Pitfalls of investing in Penny Stocks

Traderji

Super Moderator
#1
Pitfalls of investing in Penny Stocks

Penny stocks have always been considered speculative and easily manipulated.

By influencing investors with misleading data on a company, fraudulent brokers or companies can hype up the price of a stock, then sell their own shares once the price reaches a certain level. This scam, known as "pump and dump," is practically as old as the stock market.

Since the earliest days of the stock markets, promoters, phony research groups and unscrupulous brokerage firms lured novice investors into believing a given penny stock was the next Infosys.

Often, they do not actually explain why a company is so successful or what it actually does; they distract readers with fancy financial charts and details of their successful track record.

They then try to suck you in with these huge returns, but there's no accountability as to what's behind them. Big increase in trading volume or sudden changes in a stock's price, especially when limited financial data on the company is available, may indicate that some sort of fraud or manipulation is taking place.

I personally believe that only investors who are able to do the necessary research on a company -- and who are prepared to lose 100 percent of their investment -- should get involved with penny stocks!

Of course, there are a few tales of hidden riches. But for every miracle, there are thousands of losers. When you look at financial markets from a distance, there are many sheep and a few wolves!

You don't make money by buying penny stocks. You make money by selling penny stocks, not as an investor, but as a stock broker. The stock brokers are the principal ones making a killing in the penny stock business, not the naive investor. As all of you must be knowing, they charge huge commissions when compared to the price of the penny stock.
 
#2
Well said traderji.

I remember when I first started investing I used to scour the Economic Times to look for stocks below Rs. 5.00 (during the bull markets of 1992 & 1994) and I still have 80% of those worthless stocks today.
 
#3
Dear Traderji,
Good Comments on Penny, Is Birla Vxl India is a penny stock. How can u determine a penny stock bcos I guess u can't find by the volumes 3 months before Glenmark pharma was trading only in thousands. So can u say what are the criteria to find out penny stocks.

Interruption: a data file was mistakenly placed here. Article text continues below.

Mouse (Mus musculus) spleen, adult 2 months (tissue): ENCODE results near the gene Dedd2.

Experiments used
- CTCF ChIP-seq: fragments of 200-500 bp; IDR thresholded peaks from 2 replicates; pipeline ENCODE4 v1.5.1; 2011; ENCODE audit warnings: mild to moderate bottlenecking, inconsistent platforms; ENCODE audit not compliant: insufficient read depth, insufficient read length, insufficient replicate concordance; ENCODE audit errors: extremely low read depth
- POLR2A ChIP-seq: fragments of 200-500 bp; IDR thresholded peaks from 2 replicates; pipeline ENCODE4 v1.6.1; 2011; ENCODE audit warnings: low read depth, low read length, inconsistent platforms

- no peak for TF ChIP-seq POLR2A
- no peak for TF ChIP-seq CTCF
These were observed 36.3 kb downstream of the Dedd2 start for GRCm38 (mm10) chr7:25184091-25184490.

Thanks,
Vijay
 

Traderji

Super Moderator
#4
There is no hard and fast rule to define penny stocks. The SEC in the US defines penny stocks as those stocks whose share price is below $5.00

In India, we can define penny stocks whose value is less that Rs. 25.00

While many legitimate companies have share prices that low, the term "penny stocks" usually refers to highly speculative companies with little or no real business that are heavily promoted by unscrupulous, hard-selling brokerage firms!
 
#5
Traderji said:
In India, we can define penny stocks whose value is less that Rs. 25.00

While many legitimate companies have share prices that low, the term "penny stocks" usually refers to highly speculative companies with little or no real business that are heavily promoted by unscrupulous, hard-selling brokerage firms!
You could'nt have put it in better perspective Traderji. Your first post starting this thread was pretty exhaustive & real.
 
#6
Thank you very much Tradergi for educating about penny stocks. I, otherwise. was willing to take plunge into that. You really are very good guide in all respects. Your forum is a must for me everyday, without fail.

Bahuguna
 
#7
Did you know that a huge number of small companies got themselves relisted last year to take advantage of a booming market. Since January 2004, more than 200 companies have got themselves re-listed.

Some of these stocks were delisted by the exchange for non-compliance with various clauses of the listing agreement. A few of them failed to submit their quarterly results, and some failed to declare their book-closure dates.